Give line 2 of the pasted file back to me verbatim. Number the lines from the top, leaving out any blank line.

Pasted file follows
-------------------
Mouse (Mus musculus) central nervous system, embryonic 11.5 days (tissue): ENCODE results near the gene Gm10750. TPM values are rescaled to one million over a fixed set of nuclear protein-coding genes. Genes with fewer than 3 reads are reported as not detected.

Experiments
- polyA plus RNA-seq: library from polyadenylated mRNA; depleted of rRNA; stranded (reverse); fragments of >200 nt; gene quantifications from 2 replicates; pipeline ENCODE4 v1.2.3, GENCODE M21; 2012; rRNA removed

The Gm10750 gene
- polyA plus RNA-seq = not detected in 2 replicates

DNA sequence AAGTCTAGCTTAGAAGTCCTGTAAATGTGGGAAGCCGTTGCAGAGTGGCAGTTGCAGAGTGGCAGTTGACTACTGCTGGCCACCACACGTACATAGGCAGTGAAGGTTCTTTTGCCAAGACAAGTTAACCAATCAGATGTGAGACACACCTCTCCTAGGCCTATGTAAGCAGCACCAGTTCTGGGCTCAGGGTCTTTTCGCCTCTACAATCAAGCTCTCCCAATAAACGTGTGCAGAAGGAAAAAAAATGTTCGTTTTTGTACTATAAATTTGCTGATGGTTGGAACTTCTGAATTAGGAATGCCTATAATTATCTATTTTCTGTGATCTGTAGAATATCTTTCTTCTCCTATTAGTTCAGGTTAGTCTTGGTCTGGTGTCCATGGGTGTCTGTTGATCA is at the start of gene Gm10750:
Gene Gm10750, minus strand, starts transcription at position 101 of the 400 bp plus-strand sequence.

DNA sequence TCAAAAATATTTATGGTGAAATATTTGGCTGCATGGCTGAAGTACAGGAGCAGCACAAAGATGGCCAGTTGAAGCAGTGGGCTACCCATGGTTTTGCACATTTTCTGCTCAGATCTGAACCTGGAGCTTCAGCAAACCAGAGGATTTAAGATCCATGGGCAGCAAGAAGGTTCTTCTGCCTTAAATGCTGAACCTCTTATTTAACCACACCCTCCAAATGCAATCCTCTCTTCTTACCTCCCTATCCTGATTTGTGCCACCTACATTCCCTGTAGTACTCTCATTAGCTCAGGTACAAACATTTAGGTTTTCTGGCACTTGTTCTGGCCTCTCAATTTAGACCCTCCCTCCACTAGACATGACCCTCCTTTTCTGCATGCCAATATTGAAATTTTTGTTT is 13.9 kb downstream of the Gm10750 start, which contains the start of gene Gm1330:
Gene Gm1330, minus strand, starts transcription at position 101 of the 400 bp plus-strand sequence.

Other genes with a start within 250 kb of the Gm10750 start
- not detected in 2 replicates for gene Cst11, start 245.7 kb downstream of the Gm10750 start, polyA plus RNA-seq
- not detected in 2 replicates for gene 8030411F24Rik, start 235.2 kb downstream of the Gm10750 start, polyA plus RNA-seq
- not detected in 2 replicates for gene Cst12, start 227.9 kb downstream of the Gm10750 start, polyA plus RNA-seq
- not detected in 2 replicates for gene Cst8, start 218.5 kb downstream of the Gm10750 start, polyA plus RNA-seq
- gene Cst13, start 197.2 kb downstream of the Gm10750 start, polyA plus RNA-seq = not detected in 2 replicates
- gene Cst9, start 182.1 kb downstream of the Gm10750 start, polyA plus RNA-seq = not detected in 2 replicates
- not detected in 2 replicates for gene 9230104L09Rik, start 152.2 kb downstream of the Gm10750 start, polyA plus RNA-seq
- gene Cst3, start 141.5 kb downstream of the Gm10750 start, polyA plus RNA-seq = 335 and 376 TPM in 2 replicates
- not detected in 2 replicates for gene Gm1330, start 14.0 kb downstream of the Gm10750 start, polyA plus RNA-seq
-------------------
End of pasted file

Experiments